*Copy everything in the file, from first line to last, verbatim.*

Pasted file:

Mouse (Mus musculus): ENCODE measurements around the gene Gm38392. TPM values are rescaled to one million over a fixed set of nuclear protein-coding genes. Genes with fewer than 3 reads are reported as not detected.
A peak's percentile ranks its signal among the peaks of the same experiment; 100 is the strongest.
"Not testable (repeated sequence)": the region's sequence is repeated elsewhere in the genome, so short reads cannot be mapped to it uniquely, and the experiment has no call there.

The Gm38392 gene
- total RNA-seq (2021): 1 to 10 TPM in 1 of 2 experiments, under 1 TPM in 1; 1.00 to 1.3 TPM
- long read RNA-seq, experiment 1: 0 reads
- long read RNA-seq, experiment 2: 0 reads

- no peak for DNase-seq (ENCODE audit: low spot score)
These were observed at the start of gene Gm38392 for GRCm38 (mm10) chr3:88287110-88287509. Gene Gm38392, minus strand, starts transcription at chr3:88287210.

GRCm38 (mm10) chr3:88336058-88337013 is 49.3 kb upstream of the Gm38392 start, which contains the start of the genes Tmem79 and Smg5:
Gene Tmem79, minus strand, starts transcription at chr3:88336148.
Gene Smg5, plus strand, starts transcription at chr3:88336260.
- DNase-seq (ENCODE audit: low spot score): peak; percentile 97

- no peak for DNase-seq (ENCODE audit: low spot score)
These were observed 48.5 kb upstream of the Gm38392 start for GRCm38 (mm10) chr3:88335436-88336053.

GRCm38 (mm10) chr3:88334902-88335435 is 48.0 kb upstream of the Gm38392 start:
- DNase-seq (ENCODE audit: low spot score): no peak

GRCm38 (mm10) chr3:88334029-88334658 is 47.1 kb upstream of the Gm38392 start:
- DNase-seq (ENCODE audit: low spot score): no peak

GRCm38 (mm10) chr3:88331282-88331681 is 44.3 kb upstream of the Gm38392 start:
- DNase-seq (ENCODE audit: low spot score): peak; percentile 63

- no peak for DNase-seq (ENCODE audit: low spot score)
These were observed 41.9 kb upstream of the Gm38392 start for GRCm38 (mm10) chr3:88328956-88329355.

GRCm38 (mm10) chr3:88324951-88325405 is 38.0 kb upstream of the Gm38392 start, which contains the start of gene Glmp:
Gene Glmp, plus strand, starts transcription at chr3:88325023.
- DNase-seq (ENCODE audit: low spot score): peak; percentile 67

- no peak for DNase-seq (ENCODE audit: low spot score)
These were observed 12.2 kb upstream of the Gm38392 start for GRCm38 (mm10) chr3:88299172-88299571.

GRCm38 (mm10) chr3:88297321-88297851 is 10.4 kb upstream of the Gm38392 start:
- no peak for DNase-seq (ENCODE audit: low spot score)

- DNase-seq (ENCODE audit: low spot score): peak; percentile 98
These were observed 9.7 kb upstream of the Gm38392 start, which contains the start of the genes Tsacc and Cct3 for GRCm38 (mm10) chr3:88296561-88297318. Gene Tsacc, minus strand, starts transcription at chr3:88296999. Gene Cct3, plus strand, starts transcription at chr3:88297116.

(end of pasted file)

Mouse (Mus musculus): ENCODE measurements around the gene Gm38392. TPM values are rescaled to one million over a fixed set of nuclear protein-coding genes. Genes with fewer than 3 reads are reported as not detected.
A peak's percentile ranks its signal among the peaks of the same experiment; 100 is the strongest.
"Not testable (repeated sequence)": the region's sequence is repeated elsewhere in the genome, so short reads cannot be mapped to it uniquely, and the experiment has no call there.

The Gm38392 gene
- total RNA-seq (2021): 1 to 10 TPM in 1 of 2 experiments, under 1 TPM in 1; 1.00 to 1.3 TPM
- long read RNA-seq, experiment 1: 0 reads
- long read RNA-seq, experiment 2: 0 reads

- no peak for DNase-seq (ENCODE audit: low spot score)
These were observed at the start of gene Gm38392 for GRCm38 (mm10) chr3:88287110-88287509. Gene Gm38392, minus strand, starts transcription at chr3:88287210.

GRCm38 (mm10) chr3:88336058-88337013 is 49.3 kb upstream of the Gm38392 start, which contains the start of the genes Tmem79 and Smg5:
Gene Tmem79, minus strand, starts transcription at chr3:88336148.
Gene Smg5, plus strand, starts transcription at chr3:88336260.
- DNase-seq (ENCODE audit: low spot score): peak; percentile 97

- no peak for DNase-seq (ENCODE audit: low spot score)
These were observed 48.5 kb upstream of the Gm38392 start for GRCm38 (mm10) chr3:88335436-88336053.

GRCm38 (mm10) chr3:88334902-88335435 is 48.0 kb upstream of the Gm38392 start:
- DNase-seq (ENCODE audit: low spot score): no peak

GRCm38 (mm10) chr3:88334029-88334658 is 47.1 kb upstream of the Gm38392 start:
- DNase-seq (ENCODE audit: low spot score): no peak

GRCm38 (mm10) chr3:88331282-88331681 is 44.3 kb upstream of the Gm38392 start:
- DNase-seq (ENCODE audit: low spot score): peak; percentile 63

- no peak for DNase-seq (ENCODE audit: low spot score)
These were observed 41.9 kb upstream of the Gm38392 start for GRCm38 (mm10) chr3:88328956-88329355.

GRCm38 (mm10) chr3:88324951-88325405 is 38.0 kb upstream of the Gm38392 start, which contains the start of gene Glmp:
Gene Glmp, plus strand, starts transcription at chr3:88325023.
- DNase-seq (ENCODE audit: low spot score): peak; percentile 67

- no peak for DNase-seq (ENCODE audit: low spot score)
These were observed 12.2 kb upstream of the Gm38392 start for GRCm38 (mm10) chr3:88299172-88299571.

GRCm38 (mm10) chr3:88297321-88297851 is 10.4 kb upstream of the Gm38392 start:
- no peak for DNase-seq (ENCODE audit: low spot score)

- DNase-seq (ENCODE audit: low spot score): peak; percentile 98
These were observed 9.7 kb upstream of the Gm38392 start, which contains the start of the genes Tsacc and Cct3 for GRCm38 (mm10) chr3:88296561-88297318. Gene Tsacc, minus strand, starts transcription at chr3:88296999. Gene Cct3, plus strand, starts transcription at chr3:88297116.